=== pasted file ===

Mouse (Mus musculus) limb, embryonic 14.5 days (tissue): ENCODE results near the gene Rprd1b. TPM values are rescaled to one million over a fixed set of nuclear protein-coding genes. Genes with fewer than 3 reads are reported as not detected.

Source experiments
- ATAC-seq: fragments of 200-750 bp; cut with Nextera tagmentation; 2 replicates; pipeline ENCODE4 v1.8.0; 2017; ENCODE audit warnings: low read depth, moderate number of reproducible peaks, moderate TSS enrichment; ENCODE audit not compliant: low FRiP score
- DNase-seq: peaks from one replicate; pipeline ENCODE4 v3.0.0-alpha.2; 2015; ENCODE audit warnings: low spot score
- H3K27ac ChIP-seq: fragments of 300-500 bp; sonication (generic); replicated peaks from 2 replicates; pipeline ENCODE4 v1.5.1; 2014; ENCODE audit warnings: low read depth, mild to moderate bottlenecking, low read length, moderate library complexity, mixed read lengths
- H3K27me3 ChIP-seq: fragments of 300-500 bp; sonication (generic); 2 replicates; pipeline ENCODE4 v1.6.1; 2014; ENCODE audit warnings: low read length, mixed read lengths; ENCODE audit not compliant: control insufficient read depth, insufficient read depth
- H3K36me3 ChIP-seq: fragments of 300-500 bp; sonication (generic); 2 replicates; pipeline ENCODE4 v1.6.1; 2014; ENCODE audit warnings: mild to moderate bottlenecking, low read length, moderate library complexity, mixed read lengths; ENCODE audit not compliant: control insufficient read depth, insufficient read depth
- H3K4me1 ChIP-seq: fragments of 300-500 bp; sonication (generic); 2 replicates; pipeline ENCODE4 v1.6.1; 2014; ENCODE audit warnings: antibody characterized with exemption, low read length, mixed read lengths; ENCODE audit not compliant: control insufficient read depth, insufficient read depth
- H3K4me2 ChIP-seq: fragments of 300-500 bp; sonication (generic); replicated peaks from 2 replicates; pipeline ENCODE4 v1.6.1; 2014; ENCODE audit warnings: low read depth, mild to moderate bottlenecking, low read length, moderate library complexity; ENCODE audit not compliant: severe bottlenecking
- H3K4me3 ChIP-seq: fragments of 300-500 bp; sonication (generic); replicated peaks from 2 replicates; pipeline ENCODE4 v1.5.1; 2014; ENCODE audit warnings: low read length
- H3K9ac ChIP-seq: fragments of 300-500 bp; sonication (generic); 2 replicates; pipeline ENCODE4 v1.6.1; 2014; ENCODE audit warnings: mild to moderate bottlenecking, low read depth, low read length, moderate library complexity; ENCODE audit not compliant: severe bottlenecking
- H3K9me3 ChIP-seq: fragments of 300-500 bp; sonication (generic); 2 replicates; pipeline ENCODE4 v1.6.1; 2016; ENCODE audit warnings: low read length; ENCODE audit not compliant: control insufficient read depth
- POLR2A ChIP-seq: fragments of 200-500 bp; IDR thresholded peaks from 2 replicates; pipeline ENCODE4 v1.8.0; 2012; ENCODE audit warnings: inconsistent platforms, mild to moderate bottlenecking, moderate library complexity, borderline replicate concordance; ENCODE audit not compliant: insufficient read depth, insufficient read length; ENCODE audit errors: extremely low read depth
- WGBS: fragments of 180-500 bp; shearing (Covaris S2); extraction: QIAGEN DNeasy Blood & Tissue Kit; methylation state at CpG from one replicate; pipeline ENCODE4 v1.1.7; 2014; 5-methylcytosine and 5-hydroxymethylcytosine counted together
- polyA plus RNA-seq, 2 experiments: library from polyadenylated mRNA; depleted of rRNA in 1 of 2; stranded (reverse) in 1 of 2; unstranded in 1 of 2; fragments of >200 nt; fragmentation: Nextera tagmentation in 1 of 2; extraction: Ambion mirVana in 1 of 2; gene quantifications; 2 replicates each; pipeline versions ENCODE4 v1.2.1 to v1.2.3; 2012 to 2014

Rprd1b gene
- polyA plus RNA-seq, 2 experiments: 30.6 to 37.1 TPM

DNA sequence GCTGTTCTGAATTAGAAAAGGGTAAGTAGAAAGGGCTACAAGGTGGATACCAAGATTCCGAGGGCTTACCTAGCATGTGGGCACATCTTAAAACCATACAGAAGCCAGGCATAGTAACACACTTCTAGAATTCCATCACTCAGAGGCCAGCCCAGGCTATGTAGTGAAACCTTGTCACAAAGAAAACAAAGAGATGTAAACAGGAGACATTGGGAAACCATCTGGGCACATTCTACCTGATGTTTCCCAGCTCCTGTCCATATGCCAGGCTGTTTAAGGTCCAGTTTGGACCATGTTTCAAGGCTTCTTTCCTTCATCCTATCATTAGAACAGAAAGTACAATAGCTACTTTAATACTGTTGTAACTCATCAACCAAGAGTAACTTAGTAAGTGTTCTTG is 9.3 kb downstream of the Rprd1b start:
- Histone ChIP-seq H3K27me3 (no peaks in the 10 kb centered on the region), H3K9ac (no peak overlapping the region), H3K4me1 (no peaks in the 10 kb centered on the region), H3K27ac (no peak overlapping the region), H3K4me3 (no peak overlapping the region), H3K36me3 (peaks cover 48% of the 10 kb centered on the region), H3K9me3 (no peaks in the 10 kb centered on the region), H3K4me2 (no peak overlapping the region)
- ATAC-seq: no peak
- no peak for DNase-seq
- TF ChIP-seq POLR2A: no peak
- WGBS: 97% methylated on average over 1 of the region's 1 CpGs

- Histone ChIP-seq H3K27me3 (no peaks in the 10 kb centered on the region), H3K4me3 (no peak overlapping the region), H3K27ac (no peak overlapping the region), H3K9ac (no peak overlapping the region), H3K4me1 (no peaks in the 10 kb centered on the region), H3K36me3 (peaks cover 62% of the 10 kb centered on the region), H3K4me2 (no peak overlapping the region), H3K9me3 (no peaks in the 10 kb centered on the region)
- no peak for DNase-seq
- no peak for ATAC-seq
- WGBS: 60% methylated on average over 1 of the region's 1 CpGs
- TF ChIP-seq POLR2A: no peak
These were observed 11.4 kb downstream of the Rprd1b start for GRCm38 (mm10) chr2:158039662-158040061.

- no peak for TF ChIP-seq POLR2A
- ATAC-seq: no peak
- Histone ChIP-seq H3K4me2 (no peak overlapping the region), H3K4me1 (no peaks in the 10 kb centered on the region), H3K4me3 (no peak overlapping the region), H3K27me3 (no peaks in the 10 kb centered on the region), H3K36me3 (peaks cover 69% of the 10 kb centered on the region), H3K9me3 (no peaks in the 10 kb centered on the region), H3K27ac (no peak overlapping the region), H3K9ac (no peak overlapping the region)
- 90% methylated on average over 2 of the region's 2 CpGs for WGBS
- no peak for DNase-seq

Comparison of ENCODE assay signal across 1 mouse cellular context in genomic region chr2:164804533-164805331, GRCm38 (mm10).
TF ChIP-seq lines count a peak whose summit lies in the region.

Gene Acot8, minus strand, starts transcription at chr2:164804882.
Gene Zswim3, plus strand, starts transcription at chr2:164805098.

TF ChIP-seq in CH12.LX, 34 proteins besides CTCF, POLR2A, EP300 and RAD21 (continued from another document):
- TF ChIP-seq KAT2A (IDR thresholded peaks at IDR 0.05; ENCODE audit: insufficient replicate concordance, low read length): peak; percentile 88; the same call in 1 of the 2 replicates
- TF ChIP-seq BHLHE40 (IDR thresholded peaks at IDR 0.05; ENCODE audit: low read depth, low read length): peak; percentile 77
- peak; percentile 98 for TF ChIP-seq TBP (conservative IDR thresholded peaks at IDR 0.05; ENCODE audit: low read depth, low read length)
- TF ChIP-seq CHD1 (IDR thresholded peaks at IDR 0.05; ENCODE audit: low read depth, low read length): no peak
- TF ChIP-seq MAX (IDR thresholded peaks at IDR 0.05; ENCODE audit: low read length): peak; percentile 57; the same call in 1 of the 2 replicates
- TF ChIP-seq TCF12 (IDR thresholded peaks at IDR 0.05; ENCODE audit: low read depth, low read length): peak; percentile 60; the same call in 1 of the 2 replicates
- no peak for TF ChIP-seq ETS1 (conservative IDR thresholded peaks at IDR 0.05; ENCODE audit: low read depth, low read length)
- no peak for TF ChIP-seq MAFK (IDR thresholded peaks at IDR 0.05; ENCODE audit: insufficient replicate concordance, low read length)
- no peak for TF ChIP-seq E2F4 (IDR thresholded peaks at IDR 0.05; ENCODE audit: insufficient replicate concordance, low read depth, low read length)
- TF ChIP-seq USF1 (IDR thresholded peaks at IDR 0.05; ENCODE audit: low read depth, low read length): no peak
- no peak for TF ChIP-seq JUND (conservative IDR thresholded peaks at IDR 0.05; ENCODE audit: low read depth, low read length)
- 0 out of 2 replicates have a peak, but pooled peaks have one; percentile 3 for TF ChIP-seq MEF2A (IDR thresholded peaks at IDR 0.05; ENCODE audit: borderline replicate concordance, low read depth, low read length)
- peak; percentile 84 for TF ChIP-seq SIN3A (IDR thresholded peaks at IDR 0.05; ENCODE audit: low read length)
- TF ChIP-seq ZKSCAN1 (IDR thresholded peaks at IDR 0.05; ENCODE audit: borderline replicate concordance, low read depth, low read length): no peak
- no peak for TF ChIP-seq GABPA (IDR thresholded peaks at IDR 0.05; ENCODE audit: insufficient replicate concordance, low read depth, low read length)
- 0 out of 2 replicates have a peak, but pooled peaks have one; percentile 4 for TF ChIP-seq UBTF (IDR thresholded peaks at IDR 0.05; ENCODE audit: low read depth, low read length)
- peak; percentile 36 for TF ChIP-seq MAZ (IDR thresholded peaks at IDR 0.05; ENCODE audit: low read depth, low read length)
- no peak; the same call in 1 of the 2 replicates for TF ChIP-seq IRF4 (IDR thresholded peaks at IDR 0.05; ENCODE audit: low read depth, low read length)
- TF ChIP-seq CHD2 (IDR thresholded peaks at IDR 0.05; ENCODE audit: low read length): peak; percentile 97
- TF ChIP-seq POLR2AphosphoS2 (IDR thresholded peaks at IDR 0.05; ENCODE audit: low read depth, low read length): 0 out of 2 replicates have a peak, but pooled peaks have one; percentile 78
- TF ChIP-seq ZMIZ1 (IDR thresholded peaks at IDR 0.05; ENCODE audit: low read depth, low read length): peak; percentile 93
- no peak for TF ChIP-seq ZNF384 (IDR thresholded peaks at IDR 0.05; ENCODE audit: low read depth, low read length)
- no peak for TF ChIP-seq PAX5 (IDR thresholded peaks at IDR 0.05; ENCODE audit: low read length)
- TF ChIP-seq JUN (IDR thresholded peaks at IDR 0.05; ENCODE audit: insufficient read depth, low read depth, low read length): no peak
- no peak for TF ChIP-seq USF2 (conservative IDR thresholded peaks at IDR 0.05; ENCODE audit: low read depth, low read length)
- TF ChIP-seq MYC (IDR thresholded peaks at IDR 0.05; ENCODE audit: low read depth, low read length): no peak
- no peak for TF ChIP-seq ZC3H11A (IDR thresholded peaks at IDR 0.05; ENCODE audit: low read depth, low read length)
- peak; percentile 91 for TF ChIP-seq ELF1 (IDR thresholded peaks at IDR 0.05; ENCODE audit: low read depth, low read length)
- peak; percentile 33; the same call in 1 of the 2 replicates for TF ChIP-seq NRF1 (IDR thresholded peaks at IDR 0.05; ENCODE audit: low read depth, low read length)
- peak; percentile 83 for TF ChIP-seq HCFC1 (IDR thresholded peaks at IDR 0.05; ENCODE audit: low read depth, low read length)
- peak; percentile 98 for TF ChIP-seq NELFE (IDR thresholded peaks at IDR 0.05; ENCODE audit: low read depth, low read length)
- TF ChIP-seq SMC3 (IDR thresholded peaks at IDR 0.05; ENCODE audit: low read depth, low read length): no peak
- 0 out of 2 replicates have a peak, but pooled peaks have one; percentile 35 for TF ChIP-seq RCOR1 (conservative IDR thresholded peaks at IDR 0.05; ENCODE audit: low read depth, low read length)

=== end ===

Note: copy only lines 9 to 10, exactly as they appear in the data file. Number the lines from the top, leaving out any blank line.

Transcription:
- H3K4me2 ChIP-seq: fragments of 300-500 bp; sonication (generic); replicated peaks from 2 replicates; pipeline ENCODE4 v1.6.1; 2014; ENCODE audit warnings: low read depth, mild to moderate bottlenecking, low read length, moderate library complexity; ENCODE audit not compliant: severe bottlenecking
- H3K4me3 ChIP-seq: fragments of 300-500 bp; sonication (generic); replicated peaks from 2 replicates; pipeline ENCODE4 v1.5.1; 2014; ENCODE audit warnings: low read length